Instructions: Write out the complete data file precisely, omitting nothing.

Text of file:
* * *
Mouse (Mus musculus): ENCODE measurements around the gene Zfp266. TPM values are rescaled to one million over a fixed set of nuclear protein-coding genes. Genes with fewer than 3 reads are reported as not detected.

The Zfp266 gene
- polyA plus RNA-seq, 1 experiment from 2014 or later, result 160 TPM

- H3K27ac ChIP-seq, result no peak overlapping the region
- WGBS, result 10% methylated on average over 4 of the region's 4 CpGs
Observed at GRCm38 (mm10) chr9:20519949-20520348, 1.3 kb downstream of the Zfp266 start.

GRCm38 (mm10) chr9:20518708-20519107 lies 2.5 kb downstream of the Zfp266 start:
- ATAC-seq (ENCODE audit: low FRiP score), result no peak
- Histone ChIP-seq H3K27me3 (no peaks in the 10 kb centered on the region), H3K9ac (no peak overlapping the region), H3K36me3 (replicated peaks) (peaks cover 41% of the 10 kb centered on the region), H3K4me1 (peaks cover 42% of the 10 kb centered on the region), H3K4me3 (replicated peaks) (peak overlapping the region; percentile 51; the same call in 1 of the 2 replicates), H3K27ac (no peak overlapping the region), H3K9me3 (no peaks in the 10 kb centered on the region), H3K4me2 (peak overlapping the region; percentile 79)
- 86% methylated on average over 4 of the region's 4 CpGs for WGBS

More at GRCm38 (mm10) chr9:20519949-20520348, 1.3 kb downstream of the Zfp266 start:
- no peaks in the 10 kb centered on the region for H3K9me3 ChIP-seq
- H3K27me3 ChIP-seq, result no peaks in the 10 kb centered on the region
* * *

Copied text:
Mouse (Mus musculus): ENCODE measurements around the gene Zfp266. TPM values are rescaled to one million over a fixed set of nuclear protein-coding genes. Genes with fewer than 3 reads are reported as not detected.

The Zfp266 gene
- polyA plus RNA-seq, 1 experiment from 2014 or later, result 160 TPM

- H3K27ac ChIP-seq, result no peak overlapping the region
- WGBS, result 10% methylated on average over 4 of the region's 4 CpGs
Observed at GRCm38 (mm10) chr9:20519949-20520348, 1.3 kb downstream of the Zfp266 start.

GRCm38 (mm10) chr9:20518708-20519107 lies 2.5 kb downstream of the Zfp266 start:
- ATAC-seq (ENCODE audit: low FRiP score), result no peak
- Histone ChIP-seq H3K27me3 (no peaks in the 10 kb centered on the region), H3K9ac (no peak overlapping the region), H3K36me3 (replicated peaks) (peaks cover 41% of the 10 kb centered on the region), H3K4me1 (peaks cover 42% of the 10 kb centered on the region), H3K4me3 (replicated peaks) (peak overlapping the region; percentile 51; the same call in 1 of the 2 replicates), H3K27ac (no peak overlapping the region), H3K9me3 (no peaks in the 10 kb centered on the region), H3K4me2 (peak overlapping the region; percentile 79)
- 86% methylated on average over 4 of the region's 4 CpGs for WGBS

More at GRCm38 (mm10) chr9:20519949-20520348, 1.3 kb downstream of the Zfp266 start:
- no peaks in the 10 kb centered on the region for H3K9me3 ChIP-seq
- H3K27me3 ChIP-seq, result no peaks in the 10 kb centered on the region